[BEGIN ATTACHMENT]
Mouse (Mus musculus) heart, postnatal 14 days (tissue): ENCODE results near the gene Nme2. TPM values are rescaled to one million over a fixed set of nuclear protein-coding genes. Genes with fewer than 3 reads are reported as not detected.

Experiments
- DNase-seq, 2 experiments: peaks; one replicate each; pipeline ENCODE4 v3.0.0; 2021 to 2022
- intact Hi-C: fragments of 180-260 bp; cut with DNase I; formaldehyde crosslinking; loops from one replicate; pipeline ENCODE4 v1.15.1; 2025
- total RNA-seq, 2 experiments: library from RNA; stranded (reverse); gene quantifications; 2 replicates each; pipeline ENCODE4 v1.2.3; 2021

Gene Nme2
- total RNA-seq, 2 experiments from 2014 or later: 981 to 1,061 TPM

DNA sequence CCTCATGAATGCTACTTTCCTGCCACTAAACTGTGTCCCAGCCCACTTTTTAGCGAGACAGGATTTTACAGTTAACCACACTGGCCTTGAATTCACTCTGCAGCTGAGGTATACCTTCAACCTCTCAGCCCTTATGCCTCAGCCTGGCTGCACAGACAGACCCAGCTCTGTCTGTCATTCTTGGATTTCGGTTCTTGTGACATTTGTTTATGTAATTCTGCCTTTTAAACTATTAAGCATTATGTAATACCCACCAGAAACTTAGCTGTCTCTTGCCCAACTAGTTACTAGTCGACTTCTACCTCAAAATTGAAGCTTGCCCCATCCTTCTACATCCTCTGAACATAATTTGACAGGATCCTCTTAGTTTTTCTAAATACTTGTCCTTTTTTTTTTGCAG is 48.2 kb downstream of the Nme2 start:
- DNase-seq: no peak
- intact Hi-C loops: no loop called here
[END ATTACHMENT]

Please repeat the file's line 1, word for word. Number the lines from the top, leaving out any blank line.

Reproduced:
Mouse (Mus musculus) heart, postnatal 14 days (tissue): ENCODE results near the gene Nme2. TPM values are rescaled to one million over a fixed set of nuclear protein-coding genes. Genes with fewer than 3 reads are reported as not detected.